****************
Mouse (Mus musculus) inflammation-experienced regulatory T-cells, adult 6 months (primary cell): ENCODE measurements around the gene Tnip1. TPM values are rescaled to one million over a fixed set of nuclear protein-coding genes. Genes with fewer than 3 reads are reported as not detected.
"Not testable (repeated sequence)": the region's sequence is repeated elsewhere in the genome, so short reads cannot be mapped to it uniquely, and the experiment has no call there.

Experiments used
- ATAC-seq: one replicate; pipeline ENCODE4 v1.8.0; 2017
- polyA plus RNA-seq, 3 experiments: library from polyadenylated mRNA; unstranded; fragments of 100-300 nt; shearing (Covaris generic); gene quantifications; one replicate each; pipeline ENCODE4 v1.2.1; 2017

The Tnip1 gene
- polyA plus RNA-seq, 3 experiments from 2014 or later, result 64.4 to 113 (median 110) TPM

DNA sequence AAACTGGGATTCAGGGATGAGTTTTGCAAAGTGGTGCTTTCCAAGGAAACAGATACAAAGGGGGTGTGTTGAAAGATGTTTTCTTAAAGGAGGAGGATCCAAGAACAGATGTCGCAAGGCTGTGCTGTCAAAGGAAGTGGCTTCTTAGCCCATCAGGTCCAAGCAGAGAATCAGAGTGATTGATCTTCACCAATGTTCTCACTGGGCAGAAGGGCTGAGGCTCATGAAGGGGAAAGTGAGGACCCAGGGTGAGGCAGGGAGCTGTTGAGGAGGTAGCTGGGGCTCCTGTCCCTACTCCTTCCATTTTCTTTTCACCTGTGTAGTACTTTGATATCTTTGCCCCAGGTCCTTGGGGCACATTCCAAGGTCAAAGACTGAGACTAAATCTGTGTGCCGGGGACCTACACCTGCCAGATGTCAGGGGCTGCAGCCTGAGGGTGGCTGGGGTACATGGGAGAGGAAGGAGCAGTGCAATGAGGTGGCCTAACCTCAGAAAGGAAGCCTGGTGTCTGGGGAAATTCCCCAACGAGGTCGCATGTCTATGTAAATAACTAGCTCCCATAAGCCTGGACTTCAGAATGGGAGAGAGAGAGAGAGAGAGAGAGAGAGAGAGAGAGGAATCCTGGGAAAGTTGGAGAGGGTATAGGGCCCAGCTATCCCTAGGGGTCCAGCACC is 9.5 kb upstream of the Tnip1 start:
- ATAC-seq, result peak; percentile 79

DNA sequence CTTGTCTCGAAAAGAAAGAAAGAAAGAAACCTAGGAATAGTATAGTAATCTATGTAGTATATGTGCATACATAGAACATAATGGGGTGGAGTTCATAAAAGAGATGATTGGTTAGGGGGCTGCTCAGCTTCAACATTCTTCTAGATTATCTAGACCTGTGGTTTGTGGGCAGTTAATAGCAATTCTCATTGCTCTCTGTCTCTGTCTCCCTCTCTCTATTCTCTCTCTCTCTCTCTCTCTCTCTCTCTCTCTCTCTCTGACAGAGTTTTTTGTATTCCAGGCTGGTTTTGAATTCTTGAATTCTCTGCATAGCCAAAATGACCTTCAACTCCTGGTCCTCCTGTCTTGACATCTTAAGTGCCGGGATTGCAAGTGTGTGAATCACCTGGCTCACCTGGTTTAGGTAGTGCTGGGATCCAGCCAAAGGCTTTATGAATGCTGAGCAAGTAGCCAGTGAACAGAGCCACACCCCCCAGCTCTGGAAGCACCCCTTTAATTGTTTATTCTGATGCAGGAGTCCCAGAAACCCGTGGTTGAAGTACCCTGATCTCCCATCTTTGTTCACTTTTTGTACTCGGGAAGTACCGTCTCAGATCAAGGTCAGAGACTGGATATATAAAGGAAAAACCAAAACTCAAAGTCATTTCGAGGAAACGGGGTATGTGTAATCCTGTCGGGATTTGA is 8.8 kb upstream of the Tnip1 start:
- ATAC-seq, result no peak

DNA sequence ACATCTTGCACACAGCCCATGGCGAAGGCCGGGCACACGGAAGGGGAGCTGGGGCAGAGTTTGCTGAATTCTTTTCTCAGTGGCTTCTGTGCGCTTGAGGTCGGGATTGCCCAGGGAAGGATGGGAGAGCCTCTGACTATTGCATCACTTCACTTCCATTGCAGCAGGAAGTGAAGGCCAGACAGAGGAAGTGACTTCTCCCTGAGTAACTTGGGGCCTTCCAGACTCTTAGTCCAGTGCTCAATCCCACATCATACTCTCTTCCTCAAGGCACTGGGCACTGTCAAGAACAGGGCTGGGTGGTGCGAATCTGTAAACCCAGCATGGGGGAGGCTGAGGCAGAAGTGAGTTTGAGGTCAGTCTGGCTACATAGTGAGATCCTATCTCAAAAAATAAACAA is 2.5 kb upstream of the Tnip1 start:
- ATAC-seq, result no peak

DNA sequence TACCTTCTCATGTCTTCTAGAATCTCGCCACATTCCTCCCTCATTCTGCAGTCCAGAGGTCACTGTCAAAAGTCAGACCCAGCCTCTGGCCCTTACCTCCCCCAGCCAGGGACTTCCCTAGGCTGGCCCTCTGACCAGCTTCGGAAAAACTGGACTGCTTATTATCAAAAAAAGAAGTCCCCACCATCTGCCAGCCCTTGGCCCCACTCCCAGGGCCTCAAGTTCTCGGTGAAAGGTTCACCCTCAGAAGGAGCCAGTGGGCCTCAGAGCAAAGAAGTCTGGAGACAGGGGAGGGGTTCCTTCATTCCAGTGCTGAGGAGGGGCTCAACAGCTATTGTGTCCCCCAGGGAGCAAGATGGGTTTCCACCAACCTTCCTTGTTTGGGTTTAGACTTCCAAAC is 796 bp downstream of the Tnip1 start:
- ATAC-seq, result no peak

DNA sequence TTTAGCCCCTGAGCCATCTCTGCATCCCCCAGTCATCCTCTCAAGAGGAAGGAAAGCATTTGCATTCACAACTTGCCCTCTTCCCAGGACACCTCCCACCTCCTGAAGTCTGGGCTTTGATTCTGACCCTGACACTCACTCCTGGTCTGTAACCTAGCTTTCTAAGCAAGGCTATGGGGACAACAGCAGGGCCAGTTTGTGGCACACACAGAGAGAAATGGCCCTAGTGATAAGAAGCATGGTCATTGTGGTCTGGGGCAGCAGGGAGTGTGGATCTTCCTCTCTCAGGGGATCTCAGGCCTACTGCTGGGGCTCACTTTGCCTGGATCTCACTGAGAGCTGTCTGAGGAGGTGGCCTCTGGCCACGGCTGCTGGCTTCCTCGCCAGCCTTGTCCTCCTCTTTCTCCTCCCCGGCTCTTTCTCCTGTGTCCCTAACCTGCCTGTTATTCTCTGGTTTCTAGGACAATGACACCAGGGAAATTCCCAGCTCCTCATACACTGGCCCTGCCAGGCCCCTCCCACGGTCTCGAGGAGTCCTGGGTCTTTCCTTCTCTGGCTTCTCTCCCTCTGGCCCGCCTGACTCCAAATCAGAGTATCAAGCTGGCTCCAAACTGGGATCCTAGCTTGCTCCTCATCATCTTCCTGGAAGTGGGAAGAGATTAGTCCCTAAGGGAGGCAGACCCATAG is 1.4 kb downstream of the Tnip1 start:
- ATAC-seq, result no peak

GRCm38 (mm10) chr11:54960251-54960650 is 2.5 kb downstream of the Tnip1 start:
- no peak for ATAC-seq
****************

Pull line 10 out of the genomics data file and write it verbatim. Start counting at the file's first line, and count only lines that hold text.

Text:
DNA sequence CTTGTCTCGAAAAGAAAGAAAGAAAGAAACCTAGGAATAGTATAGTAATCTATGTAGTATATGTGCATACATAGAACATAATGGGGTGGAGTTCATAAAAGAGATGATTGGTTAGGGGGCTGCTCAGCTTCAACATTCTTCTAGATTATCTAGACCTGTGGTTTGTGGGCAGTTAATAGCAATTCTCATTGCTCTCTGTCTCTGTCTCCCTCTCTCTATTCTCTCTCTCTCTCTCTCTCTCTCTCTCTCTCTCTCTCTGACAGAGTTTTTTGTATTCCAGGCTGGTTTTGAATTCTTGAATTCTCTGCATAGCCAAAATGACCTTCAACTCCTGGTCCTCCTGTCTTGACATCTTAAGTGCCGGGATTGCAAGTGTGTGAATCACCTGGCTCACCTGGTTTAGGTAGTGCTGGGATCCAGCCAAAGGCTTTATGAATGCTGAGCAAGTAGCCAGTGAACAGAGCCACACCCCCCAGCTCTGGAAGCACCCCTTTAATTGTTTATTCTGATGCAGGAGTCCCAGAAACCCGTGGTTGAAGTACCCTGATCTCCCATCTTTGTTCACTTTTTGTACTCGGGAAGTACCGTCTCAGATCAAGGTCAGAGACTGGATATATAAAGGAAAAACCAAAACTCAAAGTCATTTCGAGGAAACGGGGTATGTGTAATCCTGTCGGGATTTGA is 8.8 kb upstream of the Tnip1 start: